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Beyond the battery

In 2017, the Wärtsilä group acquired Greensmith Energy Management Systems Inc., a market leader in grid-scale energy storage solutions, integration and software. John Jung, Greensmith's President & CEO, outlines the company’s exciting contributions to the future of integrated energy within an intelligent grid.

I decided to set a very different strategy and course for the company than the rest of the industry. I believed that it was important to have a larger impact on the grid by going utility-scale right away.

Any discussion with John Jung, President & CEO of Greensmith Energy, is likely to provide a fresh perspective on the matter at hand. It’s easy to see why, in 2009, when a group of investors saw the potential for creating a new contender in energy storage, they elected to put Jung at the helm.

Even though the market potential for battery-based energy solutions was already in the air, Jung was keen to push for a more expansive outlook for the electrical grid and differentiated technology approach:

“I decided to set a very different strategy and course for the company than the rest of the industry, which was fascinated with finding a better battery or trying their hand at small systems for home use. I believed that it was important to have a larger impact on the grid by going utility-scale right away.”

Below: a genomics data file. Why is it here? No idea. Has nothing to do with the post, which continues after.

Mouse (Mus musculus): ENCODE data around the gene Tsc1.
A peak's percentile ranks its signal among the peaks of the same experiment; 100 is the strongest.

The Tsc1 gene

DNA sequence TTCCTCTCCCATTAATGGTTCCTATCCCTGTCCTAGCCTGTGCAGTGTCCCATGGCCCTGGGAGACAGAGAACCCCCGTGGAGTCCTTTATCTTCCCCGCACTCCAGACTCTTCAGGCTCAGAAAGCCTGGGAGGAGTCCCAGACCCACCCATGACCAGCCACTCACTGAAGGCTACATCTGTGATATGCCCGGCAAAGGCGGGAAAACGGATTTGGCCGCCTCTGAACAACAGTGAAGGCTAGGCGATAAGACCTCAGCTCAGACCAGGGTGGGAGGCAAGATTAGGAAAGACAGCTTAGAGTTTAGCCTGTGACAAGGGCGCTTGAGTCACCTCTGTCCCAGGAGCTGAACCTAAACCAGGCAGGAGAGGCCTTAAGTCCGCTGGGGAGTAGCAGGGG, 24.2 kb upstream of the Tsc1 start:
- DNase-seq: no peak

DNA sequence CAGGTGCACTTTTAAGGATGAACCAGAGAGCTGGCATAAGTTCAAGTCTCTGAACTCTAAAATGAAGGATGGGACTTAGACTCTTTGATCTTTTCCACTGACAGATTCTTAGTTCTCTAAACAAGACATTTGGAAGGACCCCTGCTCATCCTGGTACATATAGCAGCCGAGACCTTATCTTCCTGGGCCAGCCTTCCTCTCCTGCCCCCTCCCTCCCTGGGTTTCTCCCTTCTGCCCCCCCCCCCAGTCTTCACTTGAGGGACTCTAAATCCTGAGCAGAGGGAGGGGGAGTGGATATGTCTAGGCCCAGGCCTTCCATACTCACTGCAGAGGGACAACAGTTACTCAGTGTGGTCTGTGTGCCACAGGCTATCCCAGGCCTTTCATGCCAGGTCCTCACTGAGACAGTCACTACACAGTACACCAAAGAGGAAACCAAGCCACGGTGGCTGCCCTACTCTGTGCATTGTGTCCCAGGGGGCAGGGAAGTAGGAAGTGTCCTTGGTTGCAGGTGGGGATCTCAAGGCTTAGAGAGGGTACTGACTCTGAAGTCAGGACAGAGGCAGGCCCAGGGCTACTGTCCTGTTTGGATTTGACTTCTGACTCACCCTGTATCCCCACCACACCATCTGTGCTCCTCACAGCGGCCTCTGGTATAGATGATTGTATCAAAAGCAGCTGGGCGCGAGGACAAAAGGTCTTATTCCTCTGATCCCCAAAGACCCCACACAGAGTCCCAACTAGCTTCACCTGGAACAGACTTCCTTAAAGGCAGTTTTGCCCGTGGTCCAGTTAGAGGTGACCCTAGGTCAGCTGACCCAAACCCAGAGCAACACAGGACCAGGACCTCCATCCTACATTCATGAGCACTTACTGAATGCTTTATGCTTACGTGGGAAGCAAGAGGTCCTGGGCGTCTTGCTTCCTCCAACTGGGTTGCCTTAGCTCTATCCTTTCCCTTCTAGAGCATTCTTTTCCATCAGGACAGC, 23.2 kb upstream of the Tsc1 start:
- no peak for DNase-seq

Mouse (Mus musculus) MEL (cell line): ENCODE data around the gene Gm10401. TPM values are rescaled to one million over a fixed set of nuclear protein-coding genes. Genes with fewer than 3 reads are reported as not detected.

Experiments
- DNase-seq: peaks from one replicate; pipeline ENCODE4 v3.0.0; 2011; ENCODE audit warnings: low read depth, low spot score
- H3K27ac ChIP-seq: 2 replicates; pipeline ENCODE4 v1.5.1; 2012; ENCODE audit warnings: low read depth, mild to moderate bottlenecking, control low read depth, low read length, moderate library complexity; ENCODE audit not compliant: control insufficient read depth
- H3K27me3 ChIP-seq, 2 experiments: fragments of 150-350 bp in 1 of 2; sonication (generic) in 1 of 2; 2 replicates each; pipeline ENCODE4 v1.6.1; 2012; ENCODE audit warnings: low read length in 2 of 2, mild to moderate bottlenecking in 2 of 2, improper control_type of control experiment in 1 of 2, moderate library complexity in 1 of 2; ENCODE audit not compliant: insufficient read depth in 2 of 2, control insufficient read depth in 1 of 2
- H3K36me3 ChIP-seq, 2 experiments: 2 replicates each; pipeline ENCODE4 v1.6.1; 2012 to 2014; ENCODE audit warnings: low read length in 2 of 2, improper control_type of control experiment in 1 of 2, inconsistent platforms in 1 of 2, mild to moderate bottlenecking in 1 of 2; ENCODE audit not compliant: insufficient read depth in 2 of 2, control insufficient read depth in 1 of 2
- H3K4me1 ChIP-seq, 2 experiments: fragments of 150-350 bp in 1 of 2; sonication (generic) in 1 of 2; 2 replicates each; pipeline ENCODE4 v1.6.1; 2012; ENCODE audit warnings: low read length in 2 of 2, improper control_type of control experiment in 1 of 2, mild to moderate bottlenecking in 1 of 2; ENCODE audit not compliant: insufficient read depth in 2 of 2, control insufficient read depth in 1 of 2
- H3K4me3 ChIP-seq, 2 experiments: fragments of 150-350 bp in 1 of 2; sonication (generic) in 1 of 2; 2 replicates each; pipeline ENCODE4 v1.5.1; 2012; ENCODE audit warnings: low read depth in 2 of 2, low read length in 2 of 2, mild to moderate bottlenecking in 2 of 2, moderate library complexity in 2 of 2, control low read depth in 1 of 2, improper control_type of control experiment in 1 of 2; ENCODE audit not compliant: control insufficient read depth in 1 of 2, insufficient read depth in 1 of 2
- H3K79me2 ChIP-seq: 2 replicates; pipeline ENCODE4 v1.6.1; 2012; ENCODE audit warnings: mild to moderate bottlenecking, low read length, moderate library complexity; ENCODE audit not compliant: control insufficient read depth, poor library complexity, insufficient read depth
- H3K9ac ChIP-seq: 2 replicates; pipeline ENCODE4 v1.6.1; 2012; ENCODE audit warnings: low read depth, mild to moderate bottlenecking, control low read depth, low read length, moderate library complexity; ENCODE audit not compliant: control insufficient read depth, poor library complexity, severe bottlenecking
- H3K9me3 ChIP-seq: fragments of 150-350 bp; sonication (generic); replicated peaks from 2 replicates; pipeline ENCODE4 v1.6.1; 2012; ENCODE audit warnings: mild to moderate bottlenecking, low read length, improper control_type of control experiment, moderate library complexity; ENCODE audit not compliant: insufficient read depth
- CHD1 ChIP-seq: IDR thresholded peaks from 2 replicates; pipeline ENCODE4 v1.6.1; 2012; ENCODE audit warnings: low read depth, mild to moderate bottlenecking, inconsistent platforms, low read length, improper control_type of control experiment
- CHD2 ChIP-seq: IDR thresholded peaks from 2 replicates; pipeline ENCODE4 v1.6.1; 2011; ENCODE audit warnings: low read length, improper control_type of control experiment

“I also believed that while they're merely components, battery innovations would continue to be developed indefinitely, and that no particular battery would be appropriate for all uses of energy storage. Most importantly, I felt there was greater value in thinking about energy storage as a distributed computer that – like data centres and now cloud computing – could be built large or small, integrated into a network as appropriate, and serve different jobs simultaneously."

Jung saw energy storage technology as having the potential to become a flexible, programmable asset – one that would deliver value as a generation or distribution asset – and could complement other grid assets through integration and optimisation algorithms. He speculated that energy storage could become the first versatile appliance used by operators of all shapes and sizes of grids around the world to solve a variety of grid congestion issues.

“While the venture capital community was funding investments in battery technologies and chemistries, the crux of our technology strategy was that of energy storage adding tremendous value through scale, integration, software and data. This also involved building a platform that could leverage different batteries for different applications and be fully integrated with any other grid asset.”

Jung takes the iPhone as an analogous product from another industry altogether:

“No one talks about the chips inside their phone – these are just viewed as a commodity. Whereas everything you can do with it – and the huge number of products that have been substituted by this single device and platform – that’s where the value lies. In fact, Apple sold more iPhones in Q4 2016 than the PC industry sold computers."

By 2016, Greensmith solutions had delivered a third of the energy storage capacity of the United States, a colossal figure for a team of under 30 personnel.